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Greta Van Fleet Postpones Upcoming Cincinnati Show Due to Illness | Music News | Cincinnati

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Photo: Alysse Gafkjen

(L to R): Jake Kiszka, Josh Kiszka, Sam Kiszka and Danny Wagner of Greta Van Fleet.

An upcoming Cincinnati show has been put on hold.

Rockers Greta Van Fleet have postponed their March 29 show at Cincinnati’s Heritage Bank Center as guitarist Jake Kiszka continues to recover from pneumonia. The band announced the postponement for Cincinnati — and all dates through April 4 — via social media on March 21. New tour dates will be announced soon, and current tickets will be honored. More information is available on the Heritage Bank Center website.


Last week, Greta Van Fleet postponed a number of shows after both Jake and his twin brother vocalist Josh Kiszka fell ill. Josh Kiszka quickly began recovering, but Jake Kiszka was diagnosed with pneumonia and was hospitalized for four days, according to the band’s social posts.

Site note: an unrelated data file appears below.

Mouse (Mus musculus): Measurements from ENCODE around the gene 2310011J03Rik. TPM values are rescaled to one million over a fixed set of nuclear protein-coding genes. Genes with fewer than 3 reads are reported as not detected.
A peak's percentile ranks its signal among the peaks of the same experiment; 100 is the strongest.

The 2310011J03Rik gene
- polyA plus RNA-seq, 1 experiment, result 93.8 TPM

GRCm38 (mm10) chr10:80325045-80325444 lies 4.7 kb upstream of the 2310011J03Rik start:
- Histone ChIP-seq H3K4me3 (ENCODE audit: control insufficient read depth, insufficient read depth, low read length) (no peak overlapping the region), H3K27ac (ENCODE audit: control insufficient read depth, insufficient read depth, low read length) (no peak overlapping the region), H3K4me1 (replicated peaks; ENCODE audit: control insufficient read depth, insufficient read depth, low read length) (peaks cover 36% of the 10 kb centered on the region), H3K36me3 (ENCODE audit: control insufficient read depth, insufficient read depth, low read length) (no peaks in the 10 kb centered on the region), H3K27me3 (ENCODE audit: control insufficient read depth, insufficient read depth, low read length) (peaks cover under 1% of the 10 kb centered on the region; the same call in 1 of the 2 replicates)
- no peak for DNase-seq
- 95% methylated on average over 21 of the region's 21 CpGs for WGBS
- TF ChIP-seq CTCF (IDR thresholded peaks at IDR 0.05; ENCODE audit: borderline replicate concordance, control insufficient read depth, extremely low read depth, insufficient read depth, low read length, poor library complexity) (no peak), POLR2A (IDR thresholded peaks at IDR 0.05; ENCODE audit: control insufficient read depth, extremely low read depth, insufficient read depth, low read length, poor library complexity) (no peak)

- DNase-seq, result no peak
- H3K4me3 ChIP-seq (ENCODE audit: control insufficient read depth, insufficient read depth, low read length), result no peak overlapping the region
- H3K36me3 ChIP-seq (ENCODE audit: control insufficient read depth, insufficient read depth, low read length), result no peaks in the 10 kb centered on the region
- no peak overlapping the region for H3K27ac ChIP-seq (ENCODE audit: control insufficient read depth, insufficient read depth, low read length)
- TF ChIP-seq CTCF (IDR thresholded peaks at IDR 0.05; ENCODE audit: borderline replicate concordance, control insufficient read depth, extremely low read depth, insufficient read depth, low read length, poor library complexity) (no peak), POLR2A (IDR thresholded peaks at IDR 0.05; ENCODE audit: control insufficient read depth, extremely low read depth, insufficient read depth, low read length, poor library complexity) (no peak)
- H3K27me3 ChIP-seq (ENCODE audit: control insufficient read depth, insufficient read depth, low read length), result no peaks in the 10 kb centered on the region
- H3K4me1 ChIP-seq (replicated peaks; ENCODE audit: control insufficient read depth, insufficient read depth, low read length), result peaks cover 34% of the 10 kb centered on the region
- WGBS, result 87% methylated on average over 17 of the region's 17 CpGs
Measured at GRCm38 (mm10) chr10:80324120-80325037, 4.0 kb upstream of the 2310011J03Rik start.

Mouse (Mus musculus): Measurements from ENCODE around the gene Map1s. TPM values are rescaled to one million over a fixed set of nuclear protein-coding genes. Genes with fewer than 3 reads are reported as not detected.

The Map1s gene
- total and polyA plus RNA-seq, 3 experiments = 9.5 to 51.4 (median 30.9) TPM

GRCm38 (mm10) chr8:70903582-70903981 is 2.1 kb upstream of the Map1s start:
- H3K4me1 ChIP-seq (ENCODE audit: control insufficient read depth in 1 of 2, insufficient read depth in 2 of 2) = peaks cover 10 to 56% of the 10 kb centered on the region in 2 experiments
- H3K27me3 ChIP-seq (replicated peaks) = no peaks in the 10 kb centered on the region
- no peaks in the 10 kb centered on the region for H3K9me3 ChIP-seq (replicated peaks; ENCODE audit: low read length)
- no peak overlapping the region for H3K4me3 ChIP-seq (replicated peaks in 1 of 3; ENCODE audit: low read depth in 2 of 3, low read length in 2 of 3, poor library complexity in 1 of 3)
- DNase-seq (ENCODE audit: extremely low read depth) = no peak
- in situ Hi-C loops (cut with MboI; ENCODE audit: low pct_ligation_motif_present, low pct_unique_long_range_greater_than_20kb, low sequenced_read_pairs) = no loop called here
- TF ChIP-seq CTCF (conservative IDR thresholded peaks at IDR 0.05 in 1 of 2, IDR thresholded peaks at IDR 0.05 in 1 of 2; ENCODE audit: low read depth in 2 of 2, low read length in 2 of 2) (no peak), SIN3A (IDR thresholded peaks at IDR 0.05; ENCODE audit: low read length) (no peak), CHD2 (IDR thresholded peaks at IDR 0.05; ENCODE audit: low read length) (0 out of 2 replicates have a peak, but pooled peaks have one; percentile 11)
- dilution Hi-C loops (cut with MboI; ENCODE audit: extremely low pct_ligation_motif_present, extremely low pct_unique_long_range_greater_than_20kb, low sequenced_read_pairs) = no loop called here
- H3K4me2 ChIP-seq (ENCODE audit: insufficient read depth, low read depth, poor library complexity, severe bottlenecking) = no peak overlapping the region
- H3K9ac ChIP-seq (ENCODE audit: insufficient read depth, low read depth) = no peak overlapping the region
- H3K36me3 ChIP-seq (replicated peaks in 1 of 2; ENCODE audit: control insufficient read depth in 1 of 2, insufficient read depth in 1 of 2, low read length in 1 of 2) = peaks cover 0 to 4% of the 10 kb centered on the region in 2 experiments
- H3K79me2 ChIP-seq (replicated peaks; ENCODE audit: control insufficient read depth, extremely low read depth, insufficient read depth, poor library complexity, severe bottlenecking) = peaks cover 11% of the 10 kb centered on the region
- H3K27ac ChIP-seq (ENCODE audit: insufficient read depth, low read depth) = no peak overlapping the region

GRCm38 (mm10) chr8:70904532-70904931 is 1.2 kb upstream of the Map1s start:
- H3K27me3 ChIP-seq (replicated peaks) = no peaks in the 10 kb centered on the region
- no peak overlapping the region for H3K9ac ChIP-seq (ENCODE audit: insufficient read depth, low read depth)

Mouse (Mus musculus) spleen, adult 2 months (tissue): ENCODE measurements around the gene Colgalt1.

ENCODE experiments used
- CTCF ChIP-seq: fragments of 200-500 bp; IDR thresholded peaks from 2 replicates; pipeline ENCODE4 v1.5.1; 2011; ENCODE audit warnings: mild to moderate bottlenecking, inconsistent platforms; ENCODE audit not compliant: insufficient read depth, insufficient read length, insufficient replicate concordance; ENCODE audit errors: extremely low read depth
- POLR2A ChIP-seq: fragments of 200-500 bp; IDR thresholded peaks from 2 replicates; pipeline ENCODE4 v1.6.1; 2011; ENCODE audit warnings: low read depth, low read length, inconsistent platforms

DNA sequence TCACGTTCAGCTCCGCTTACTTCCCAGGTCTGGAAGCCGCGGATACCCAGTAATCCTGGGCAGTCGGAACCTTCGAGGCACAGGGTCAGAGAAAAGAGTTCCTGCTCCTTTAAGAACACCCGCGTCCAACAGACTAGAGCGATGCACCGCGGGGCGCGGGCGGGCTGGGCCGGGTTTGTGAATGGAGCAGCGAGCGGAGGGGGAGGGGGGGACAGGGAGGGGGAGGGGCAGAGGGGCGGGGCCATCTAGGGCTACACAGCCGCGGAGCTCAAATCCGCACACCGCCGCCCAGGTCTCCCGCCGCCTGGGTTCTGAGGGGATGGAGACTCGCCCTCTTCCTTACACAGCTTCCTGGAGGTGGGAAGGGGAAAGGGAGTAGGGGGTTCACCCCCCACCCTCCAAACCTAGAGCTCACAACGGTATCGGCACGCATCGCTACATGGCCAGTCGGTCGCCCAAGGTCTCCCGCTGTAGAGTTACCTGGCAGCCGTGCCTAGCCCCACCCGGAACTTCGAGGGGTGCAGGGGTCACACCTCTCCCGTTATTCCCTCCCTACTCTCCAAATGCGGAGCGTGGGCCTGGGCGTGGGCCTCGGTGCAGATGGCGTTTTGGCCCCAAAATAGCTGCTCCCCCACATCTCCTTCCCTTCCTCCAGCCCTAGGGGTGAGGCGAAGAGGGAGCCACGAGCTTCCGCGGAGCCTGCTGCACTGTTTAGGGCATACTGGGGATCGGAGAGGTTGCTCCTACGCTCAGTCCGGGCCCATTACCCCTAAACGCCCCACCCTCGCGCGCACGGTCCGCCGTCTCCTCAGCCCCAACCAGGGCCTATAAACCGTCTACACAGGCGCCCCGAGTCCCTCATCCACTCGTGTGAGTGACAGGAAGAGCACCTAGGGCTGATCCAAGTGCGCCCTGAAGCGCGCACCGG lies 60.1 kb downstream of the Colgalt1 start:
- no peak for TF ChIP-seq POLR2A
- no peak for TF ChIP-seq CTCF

The Cincinnati show was to be part of Greta Van Fleet’s “Dreams in Gold” tour, which was announced in November. The tour began March 10 and supports the band’s sophomore full-length album The Battle at Garden’s Gate.

In an interview this month with CityBeat, bassist/keyboardist Sam Kiszka — brother of twins Jake and Josh — says that the album, which was released last April, represents a major leap forward in the studio, thanks to producer Greg Kurstin.

“We got lucky with Greg,” Kiszka tells CityBeat. “The first time in the studio, we started talking about albums, like Odessey and Oracle by the Zombies, and Hans Zimmer’s Ambient scores and all the great Western soundtracks and John Williams and his stuff. We recorded ‘Light My Love’ and put together that arrangement, and when it was done, we were like, ‘Yeah, this is how we have to make this album.’”

The Battle at Garden’s Gate represents a significant evolutionary step for Greta Van Fleet as they embark on a path that will likely see even more growth. It’s an impressive leap for a sophomore album.

“Everything that came before Garden’s Gate was minimalism,” Kiszka says. “It was pretty bare bones, nothing was buried, you could hear every instrument and every overdub perfectly clear. That was great for what it was, but the album we really wanted to make, we couldn’t have gotten away with right out of the gate…accidental pun. Garden’s Gate is almost like a soundtrack to a movie that’s not been created. It’s widescreen. It’s cinematic.”

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